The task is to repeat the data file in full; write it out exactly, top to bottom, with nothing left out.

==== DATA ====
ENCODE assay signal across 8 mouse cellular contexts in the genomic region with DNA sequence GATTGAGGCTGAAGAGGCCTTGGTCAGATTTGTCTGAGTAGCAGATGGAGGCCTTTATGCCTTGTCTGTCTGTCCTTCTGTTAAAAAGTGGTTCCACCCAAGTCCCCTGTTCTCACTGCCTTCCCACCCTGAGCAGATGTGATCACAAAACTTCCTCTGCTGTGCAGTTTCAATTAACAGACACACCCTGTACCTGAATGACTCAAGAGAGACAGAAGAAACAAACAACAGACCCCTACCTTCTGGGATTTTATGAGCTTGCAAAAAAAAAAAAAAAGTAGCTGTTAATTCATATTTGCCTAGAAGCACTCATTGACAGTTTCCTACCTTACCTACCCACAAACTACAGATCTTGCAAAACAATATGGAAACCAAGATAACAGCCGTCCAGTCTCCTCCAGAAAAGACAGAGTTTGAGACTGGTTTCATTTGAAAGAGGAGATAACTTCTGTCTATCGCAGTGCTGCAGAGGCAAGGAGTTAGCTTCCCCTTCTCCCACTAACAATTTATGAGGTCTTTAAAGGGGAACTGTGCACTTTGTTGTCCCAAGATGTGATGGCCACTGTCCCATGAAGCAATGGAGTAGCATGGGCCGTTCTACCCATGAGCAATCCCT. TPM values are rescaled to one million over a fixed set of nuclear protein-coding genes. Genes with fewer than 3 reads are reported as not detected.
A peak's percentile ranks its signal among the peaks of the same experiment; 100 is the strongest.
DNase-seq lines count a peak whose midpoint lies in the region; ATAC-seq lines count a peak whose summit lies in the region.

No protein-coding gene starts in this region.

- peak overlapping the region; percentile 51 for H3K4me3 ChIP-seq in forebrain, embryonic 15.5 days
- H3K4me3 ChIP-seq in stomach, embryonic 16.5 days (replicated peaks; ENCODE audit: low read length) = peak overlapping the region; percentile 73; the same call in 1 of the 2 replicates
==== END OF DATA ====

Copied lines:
ENCODE assay signal across 8 mouse cellular contexts in the genomic region with DNA sequence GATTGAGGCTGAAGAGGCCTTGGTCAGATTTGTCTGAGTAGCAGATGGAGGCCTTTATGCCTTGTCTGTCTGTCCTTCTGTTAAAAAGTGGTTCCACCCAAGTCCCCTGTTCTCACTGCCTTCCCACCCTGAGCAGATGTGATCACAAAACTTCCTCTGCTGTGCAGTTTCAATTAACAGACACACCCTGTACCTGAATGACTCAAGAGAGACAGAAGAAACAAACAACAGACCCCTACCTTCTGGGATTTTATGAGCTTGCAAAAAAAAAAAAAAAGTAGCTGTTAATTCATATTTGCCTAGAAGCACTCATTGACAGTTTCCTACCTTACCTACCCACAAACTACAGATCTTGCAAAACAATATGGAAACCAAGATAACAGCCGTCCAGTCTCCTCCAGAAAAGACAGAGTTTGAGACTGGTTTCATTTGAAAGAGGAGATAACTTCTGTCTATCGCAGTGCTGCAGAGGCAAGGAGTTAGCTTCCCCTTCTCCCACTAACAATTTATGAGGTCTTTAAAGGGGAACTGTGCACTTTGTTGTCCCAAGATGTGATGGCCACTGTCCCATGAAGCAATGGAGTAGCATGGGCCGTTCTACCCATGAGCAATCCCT. TPM values are rescaled to one million over a fixed set of nuclear protein-coding genes. Genes with fewer than 3 reads are reported as not detected.
A peak's percentile ranks its signal among the peaks of the same experiment; 100 is the strongest.
DNase-seq lines count a peak whose midpoint lies in the region; ATAC-seq lines count a peak whose summit lies in the region.

No protein-coding gene starts in this region.

- peak overlapping the region; percentile 51 for H3K4me3 ChIP-seq in forebrain, embryonic 15.5 days
- H3K4me3 ChIP-seq in stomach, embryonic 16.5 days (replicated peaks; ENCODE audit: low read length) = peak overlapping the region; percentile 73; the same call in 1 of the 2 replicates